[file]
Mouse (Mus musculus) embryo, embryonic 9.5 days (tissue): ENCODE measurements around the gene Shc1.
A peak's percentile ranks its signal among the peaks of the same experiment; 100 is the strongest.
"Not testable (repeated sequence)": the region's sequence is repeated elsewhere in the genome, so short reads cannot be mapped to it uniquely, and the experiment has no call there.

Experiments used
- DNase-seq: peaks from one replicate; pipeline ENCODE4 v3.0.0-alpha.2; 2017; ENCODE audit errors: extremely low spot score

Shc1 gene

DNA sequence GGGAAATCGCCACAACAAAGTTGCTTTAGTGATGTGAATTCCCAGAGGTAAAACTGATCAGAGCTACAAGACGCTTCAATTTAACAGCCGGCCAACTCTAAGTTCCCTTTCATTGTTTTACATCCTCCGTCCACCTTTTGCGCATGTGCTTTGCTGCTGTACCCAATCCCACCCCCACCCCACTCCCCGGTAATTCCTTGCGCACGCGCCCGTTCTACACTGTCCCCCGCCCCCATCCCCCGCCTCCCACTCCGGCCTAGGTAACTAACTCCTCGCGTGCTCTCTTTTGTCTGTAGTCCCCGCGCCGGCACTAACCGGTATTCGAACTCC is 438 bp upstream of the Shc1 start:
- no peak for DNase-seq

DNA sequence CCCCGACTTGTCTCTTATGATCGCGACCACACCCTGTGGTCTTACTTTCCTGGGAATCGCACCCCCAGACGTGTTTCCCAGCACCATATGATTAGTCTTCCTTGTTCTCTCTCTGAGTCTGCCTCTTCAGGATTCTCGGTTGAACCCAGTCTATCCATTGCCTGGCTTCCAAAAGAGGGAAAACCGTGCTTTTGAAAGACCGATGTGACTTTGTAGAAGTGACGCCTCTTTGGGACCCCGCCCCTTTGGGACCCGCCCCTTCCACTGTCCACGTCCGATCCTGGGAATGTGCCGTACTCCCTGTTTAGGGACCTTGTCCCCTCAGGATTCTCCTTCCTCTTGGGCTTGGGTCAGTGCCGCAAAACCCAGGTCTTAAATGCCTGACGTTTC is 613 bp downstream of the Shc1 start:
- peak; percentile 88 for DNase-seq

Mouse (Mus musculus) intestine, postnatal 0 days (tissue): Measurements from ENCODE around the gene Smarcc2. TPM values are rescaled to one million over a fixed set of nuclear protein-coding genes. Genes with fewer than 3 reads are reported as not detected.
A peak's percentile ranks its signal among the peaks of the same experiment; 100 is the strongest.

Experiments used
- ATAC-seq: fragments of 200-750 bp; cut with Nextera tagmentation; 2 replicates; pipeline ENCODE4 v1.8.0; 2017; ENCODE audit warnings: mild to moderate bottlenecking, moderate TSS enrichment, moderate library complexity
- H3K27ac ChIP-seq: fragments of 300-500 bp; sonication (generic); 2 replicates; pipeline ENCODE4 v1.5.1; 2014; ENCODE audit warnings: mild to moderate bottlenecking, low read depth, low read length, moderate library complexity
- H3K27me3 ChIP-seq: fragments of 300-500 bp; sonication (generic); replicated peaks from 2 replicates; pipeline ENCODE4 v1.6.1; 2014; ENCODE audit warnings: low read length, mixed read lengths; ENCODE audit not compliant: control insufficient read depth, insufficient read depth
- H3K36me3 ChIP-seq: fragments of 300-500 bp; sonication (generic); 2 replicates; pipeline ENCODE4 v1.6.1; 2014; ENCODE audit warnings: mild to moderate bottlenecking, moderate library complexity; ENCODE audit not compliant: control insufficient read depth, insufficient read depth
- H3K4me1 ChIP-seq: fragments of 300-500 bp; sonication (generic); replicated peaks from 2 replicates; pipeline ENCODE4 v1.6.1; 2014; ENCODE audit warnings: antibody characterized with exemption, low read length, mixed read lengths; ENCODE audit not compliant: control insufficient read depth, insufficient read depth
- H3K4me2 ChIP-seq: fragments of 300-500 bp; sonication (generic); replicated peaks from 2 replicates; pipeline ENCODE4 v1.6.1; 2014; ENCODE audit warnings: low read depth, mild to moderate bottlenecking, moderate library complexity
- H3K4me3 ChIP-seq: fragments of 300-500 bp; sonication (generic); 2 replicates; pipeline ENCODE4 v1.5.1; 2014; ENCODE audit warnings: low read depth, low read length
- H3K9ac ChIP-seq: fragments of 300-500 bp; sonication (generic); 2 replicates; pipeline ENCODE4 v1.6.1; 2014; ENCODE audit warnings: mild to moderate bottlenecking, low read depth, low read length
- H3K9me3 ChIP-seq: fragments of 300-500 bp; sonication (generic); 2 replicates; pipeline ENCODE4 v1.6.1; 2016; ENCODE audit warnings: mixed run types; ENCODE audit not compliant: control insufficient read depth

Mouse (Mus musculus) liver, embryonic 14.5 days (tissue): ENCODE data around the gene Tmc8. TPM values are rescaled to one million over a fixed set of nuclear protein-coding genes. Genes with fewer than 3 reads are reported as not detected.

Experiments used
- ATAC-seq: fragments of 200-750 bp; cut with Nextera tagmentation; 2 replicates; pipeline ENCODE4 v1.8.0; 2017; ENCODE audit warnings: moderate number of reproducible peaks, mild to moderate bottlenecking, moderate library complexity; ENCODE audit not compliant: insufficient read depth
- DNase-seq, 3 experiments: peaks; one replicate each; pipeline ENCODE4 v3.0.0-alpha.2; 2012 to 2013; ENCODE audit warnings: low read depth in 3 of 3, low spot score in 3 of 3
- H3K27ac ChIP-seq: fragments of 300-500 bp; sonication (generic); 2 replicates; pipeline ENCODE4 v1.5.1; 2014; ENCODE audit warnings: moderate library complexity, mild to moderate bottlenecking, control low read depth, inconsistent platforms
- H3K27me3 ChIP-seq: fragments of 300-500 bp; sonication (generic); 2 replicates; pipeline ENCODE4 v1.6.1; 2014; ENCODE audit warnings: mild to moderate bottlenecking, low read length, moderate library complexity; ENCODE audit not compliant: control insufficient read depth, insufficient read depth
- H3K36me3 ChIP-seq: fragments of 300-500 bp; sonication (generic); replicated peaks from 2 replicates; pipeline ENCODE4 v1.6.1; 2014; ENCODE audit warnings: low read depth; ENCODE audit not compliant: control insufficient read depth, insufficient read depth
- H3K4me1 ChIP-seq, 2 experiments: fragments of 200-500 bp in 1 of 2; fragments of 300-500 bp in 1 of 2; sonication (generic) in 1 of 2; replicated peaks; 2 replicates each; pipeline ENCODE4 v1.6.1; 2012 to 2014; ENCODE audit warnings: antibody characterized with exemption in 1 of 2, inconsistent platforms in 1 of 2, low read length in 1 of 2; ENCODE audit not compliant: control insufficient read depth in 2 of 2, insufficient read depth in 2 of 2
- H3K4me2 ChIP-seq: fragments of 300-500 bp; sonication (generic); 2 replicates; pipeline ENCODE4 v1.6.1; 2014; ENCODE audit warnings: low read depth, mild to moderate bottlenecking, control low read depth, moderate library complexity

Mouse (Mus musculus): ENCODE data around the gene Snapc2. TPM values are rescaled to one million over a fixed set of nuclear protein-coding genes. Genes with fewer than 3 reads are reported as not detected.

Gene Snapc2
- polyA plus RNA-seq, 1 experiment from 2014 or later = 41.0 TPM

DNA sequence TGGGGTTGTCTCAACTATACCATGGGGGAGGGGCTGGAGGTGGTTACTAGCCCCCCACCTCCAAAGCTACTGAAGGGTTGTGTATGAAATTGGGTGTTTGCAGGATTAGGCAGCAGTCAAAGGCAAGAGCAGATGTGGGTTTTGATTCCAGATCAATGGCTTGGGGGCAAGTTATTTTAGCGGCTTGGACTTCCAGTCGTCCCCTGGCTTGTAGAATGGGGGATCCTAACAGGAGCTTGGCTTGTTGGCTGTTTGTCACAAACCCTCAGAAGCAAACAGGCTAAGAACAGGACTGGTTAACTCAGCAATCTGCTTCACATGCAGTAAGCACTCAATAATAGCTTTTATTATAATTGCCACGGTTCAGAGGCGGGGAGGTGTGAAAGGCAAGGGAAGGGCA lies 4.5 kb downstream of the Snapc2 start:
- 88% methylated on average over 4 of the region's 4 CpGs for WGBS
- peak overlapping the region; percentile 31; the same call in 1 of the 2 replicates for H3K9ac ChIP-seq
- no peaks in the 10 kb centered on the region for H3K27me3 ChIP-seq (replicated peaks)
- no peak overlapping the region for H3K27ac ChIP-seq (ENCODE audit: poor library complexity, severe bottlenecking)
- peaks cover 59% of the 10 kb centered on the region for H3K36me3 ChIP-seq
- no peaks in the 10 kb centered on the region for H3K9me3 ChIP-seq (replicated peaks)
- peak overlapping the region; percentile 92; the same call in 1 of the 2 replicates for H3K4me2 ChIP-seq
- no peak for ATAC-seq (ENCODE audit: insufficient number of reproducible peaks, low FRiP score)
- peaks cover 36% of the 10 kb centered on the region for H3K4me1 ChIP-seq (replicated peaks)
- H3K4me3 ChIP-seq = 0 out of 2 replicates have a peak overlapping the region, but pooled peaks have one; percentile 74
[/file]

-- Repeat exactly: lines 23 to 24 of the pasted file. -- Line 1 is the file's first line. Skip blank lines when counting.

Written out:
Mouse (Mus musculus) liver, embryonic 14.5 days (tissue): ENCODE data around the gene Tmc8. TPM values are rescaled to one million over a fixed set of nuclear protein-coding genes. Genes with fewer than 3 reads are reported as not detected.

Experiments used